Henry and Maurice have grown up to be lovely wethers. They are obviously in a good place, with good people. Zoe did me proud today, too, by immediately getting social with the little girl of the family, eating her cookies, and generally being cool with the move.
    2:45 pm
    Bye-bye chickens. The foxes had a meal.
    For those of you playing along with the farm game, I regret to report that the three chickens have met their end. The various explosions of feathers in the front yard are my main evidence; the lack of any chicken coming home is the supporting evidence.

    I will likely not replace the chickens until the spring. They were a good experience, but I can easily admit that they were a pain to care for during snow and shocking cold temperatures.
    Thursday, October 9th, 2014
    8:10 pm
    Hawaii Day 9 - Ko Olina Resort and the north shore sunset
    We snagged our hostess's car and took off for the westward side of the island to see the postcard Hawaii. To me, postcard-Hawaii is the resort Hawaii with beautiful high-rise condos looking out over sculpted palms and pristine lagoons. And that is exactly what Ko Olina is in my view.

    (Our hostess for the day lives in a gorgous, three-bedroom second-floor condo in the resort residential section. While the condo isn't directly on the golf course, it does face west towards the ocean and the Disney Resort fireworks when they happen. If I ever come back and want glorious beach and fabulous residence, I will check for rentals here. It's only a 10-minute drive to the Target for less expensive food...)

    We walked from her condo through the golf course and across the main boulevard to the resorts for lunch at Longboards. I finally had a big fruit salad! And yes, the pineapple was awesome. I also had a very nice teriyaki chicken sandwich. We admired the view across the beach into the lagoon, and marveled at the resort lifestyle. Lunch for three (including two frozen Mai Tais at $12 each) was almost $70 before tip.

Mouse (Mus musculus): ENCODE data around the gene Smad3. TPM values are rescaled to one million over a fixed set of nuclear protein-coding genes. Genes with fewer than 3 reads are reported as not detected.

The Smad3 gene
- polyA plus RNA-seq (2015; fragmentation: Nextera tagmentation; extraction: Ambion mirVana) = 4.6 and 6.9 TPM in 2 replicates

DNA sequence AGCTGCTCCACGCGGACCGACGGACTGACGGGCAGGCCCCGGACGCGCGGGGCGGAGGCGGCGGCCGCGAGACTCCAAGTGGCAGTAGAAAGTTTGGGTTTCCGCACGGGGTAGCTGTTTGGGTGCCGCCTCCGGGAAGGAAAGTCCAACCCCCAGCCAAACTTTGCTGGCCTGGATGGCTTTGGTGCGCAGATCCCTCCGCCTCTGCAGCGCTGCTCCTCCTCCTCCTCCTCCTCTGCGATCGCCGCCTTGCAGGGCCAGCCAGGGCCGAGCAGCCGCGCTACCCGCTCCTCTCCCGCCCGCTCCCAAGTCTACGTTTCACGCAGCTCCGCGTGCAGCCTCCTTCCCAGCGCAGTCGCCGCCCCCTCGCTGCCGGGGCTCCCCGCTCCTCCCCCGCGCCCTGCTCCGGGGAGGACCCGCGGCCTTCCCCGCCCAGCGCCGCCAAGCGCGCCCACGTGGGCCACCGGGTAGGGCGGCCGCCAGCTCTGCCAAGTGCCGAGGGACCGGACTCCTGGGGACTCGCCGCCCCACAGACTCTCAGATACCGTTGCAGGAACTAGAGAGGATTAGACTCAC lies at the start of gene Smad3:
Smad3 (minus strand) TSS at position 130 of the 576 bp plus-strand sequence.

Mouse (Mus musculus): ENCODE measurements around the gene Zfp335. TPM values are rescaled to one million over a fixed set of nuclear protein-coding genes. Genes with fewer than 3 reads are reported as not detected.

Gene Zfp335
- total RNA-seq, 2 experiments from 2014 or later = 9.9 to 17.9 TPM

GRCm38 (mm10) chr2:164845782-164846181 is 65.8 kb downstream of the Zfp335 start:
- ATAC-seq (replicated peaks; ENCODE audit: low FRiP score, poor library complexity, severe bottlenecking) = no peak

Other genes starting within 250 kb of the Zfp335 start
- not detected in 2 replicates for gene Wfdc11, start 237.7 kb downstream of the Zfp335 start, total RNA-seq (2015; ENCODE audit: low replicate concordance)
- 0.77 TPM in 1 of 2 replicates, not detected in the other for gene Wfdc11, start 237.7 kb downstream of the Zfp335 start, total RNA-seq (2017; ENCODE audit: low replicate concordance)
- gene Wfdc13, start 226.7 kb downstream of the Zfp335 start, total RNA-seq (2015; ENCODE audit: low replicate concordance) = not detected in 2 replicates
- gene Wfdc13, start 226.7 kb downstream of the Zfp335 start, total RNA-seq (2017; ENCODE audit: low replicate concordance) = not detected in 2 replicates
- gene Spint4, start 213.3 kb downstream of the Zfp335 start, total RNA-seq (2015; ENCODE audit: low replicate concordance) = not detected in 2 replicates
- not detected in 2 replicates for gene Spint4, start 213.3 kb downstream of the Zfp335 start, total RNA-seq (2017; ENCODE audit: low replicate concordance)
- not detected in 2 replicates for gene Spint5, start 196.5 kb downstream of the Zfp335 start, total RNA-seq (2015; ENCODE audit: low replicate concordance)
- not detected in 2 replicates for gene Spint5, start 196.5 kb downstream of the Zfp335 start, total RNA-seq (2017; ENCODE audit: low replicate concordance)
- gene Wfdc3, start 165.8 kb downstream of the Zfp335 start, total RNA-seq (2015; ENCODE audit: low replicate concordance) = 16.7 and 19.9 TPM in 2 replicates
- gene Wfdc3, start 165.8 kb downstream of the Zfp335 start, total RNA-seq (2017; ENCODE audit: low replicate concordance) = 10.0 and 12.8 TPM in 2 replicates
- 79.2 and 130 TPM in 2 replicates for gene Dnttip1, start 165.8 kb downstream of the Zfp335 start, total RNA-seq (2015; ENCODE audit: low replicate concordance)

Then we walked around the curves of the lagoons, admired the various Japanese weddings, cut through the Mariott to see the baby hammerhead sharks and the eagle rays, and trudged back to the condo. Did I mention it was hot? This is the dry and hot side of the island. We got there just after mid-day, and it was scorching hot. Then we walked and walked and walked. If there hadn't been a breeze and random shade, we would have melted before we even got to lunch. The walk afterwards... wouldn't have happened.

    It was late afternoon before we got back to the house. We took a brief break, grabbed an early dinner, and headed up to the north shore to catch the sunset. The waves were higher than they had been, which added to the lovely view of the sun falling off the edge of the world. I took way too many pictures. Then we went to Scoop of Paradise ice cream shop, which is run by a guy from Pennsylvania who wanted to get away from winter. Mmmm ice cream.

    I'm vaguely packed, and vaguely ready to go. It's kind of unreal that we leave tomorrow.
    Wednesday, October 8th, 2014
    7:31 pm
    Hawaii Day 8 - Hanauma Bay Snorkling
    This morning, we ran up to the Surf N Sea to ask about my snorkel. It turns out that my snorkel was just fine; it was the labeling that was incorrect. Both the little label and the enclosed instructions were for a different snorkel model. So at least it was an honest mistake. We also stopped by Walmart for an underwater camera.

    Hanauma Bay is a lovely eroded crater lagoon with many coral reefs and plenty of fish to observe. I was swimming a little less than two hours, and saw lots of fish but no turtles. It was tons of fun and a lot of swimming to keep steady in the strong wave-current. I tried to take pictures, but have no clue what the fish were or if I actually got any good pictures. I'm fine with any result. The big deal was that I was there and spent hours swimming with the fishes. Despite the warmth of the water, I got a massive cramp in my left calf, so agreed to head for shore when my swimming buddy's foot cramped.

    some things about going to Hanauma BayCollapse )

    Swimming buddy and her boyfriend hung out with me for a while while we drank water and dried out a bit. We stopped by the local greasy-burger joint, Teddy's, for an afternoon snack, then started the long trek through rush hour to get back. Boyfriend has a yellow Jeep, which made for fun riding if a bit awkward dismounts.

    My left leg is still mighty unhappy. And we sat through the epic rush hour traffic that blesses Honolulu every afternoon. But I had a great day. And I didn't get burned. I was warned and warned again about getting sunburned, and took those warnings to heart. Also, I got to prove to myself that my Lands End swim skirt and tankini top were enough cover for me to feel ok going into a restaurant. So I'll call it a win all over.